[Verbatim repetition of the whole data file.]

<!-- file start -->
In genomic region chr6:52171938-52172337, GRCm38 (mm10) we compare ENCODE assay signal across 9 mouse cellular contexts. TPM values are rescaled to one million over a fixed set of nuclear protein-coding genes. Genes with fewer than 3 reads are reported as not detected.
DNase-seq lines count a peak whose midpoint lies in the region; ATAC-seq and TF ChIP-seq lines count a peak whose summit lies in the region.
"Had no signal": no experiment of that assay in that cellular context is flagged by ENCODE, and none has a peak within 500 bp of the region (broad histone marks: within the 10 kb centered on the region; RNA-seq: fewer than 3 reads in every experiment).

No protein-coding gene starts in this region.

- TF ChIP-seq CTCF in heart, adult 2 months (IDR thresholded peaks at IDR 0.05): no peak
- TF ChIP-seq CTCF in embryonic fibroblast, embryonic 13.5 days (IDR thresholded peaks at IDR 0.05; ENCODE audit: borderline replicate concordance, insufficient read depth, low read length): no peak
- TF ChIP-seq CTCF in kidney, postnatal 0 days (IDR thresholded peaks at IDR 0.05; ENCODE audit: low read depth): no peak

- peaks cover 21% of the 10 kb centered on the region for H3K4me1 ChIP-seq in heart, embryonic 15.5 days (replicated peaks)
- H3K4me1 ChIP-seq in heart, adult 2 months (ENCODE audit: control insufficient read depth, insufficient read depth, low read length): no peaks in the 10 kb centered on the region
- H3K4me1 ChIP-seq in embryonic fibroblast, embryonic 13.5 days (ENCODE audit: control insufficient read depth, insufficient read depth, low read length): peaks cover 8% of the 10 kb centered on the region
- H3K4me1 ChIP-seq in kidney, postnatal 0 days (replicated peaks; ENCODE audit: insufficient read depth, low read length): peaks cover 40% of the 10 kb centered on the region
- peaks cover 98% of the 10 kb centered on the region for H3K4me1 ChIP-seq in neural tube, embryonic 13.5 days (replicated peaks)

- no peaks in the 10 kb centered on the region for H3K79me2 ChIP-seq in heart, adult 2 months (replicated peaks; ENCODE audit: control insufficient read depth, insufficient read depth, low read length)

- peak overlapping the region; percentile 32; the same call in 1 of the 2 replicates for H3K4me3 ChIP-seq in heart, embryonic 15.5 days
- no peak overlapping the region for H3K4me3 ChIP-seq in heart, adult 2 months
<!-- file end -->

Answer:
In genomic region chr6:52171938-52172337, GRCm38 (mm10) we compare ENCODE assay signal across 9 mouse cellular contexts. TPM values are rescaled to one million over a fixed set of nuclear protein-coding genes. Genes with fewer than 3 reads are reported as not detected.
DNase-seq lines count a peak whose midpoint lies in the region; ATAC-seq and TF ChIP-seq lines count a peak whose summit lies in the region.
"Had no signal": no experiment of that assay in that cellular context is flagged by ENCODE, and none has a peak within 500 bp of the region (broad histone marks: within the 10 kb centered on the region; RNA-seq: fewer than 3 reads in every experiment).

No protein-coding gene starts in this region.

- TF ChIP-seq CTCF in heart, adult 2 months (IDR thresholded peaks at IDR 0.05): no peak
- TF ChIP-seq CTCF in embryonic fibroblast, embryonic 13.5 days (IDR thresholded peaks at IDR 0.05; ENCODE audit: borderline replicate concordance, insufficient read depth, low read length): no peak
- TF ChIP-seq CTCF in kidney, postnatal 0 days (IDR thresholded peaks at IDR 0.05; ENCODE audit: low read depth): no peak

- peaks cover 21% of the 10 kb centered on the region for H3K4me1 ChIP-seq in heart, embryonic 15.5 days (replicated peaks)
- H3K4me1 ChIP-seq in heart, adult 2 months (ENCODE audit: control insufficient read depth, insufficient read depth, low read length): no peaks in the 10 kb centered on the region
- H3K4me1 ChIP-seq in embryonic fibroblast, embryonic 13.5 days (ENCODE audit: control insufficient read depth, insufficient read depth, low read length): peaks cover 8% of the 10 kb centered on the region
- H3K4me1 ChIP-seq in kidney, postnatal 0 days (replicated peaks; ENCODE audit: insufficient read depth, low read length): peaks cover 40% of the 10 kb centered on the region
- peaks cover 98% of the 10 kb centered on the region for H3K4me1 ChIP-seq in neural tube, embryonic 13.5 days (replicated peaks)

- no peaks in the 10 kb centered on the region for H3K79me2 ChIP-seq in heart, adult 2 months (replicated peaks; ENCODE audit: control insufficient read depth, insufficient read depth, low read length)

- peak overlapping the region; percentile 32; the same call in 1 of the 2 replicates for H3K4me3 ChIP-seq in heart, embryonic 15.5 days
- no peak overlapping the region for H3K4me3 ChIP-seq in heart, adult 2 months